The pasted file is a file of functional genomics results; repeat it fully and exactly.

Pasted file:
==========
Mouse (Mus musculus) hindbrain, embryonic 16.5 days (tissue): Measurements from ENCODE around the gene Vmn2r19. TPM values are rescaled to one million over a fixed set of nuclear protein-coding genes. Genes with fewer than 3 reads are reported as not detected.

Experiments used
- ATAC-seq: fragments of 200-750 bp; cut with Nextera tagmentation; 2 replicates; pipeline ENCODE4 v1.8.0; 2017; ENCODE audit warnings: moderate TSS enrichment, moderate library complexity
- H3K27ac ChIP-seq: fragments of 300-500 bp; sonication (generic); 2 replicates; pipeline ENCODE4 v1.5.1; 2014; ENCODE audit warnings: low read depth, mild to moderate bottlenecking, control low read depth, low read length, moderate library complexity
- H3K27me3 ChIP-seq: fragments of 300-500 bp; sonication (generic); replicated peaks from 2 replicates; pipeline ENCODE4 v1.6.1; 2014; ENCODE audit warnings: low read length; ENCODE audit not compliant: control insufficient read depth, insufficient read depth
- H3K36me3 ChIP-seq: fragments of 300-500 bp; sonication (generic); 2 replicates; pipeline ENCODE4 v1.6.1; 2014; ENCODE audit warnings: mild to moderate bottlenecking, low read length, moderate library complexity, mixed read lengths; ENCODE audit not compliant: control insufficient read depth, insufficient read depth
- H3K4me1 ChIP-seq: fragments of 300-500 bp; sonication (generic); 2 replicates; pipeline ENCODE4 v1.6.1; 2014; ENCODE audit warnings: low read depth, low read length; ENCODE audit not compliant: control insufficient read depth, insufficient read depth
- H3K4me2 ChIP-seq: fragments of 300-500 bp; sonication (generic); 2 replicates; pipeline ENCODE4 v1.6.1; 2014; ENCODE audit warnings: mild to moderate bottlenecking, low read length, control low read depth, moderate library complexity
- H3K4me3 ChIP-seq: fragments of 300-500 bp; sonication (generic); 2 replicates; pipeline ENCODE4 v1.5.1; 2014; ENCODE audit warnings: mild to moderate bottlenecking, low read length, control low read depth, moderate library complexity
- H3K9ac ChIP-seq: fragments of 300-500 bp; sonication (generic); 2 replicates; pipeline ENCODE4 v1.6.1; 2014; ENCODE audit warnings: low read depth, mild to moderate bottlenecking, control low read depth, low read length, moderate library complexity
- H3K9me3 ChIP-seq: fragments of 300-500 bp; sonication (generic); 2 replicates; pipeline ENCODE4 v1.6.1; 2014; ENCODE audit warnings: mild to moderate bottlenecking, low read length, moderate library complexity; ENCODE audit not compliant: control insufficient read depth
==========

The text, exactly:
Mouse (Mus musculus) hindbrain, embryonic 16.5 days (tissue): Measurements from ENCODE around the gene Vmn2r19. TPM values are rescaled to one million over a fixed set of nuclear protein-coding genes. Genes with fewer than 3 reads are reported as not detected.

Experiments used
- ATAC-seq: fragments of 200-750 bp; cut with Nextera tagmentation; 2 replicates; pipeline ENCODE4 v1.8.0; 2017; ENCODE audit warnings: moderate TSS enrichment, moderate library complexity
- H3K27ac ChIP-seq: fragments of 300-500 bp; sonication (generic); 2 replicates; pipeline ENCODE4 v1.5.1; 2014; ENCODE audit warnings: low read depth, mild to moderate bottlenecking, control low read depth, low read length, moderate library complexity
- H3K27me3 ChIP-seq: fragments of 300-500 bp; sonication (generic); replicated peaks from 2 replicates; pipeline ENCODE4 v1.6.1; 2014; ENCODE audit warnings: low read length; ENCODE audit not compliant: control insufficient read depth, insufficient read depth
- H3K36me3 ChIP-seq: fragments of 300-500 bp; sonication (generic); 2 replicates; pipeline ENCODE4 v1.6.1; 2014; ENCODE audit warnings: mild to moderate bottlenecking, low read length, moderate library complexity, mixed read lengths; ENCODE audit not compliant: control insufficient read depth, insufficient read depth
- H3K4me1 ChIP-seq: fragments of 300-500 bp; sonication (generic); 2 replicates; pipeline ENCODE4 v1.6.1; 2014; ENCODE audit warnings: low read depth, low read length; ENCODE audit not compliant: control insufficient read depth, insufficient read depth
- H3K4me2 ChIP-seq: fragments of 300-500 bp; sonication (generic); 2 replicates; pipeline ENCODE4 v1.6.1; 2014; ENCODE audit warnings: mild to moderate bottlenecking, low read length, control low read depth, moderate library complexity
- H3K4me3 ChIP-seq: fragments of 300-500 bp; sonication (generic); 2 replicates; pipeline ENCODE4 v1.5.1; 2014; ENCODE audit warnings: mild to moderate bottlenecking, low read length, control low read depth, moderate library complexity
- H3K9ac ChIP-seq: fragments of 300-500 bp; sonication (generic); 2 replicates; pipeline ENCODE4 v1.6.1; 2014; ENCODE audit warnings: low read depth, mild to moderate bottlenecking, control low read depth, low read length, moderate library complexity
- H3K9me3 ChIP-seq: fragments of 300-500 bp; sonication (generic); 2 replicates; pipeline ENCODE4 v1.6.1; 2014; ENCODE audit warnings: mild to moderate bottlenecking, low read length, moderate library complexity; ENCODE audit not compliant: control insufficient read depth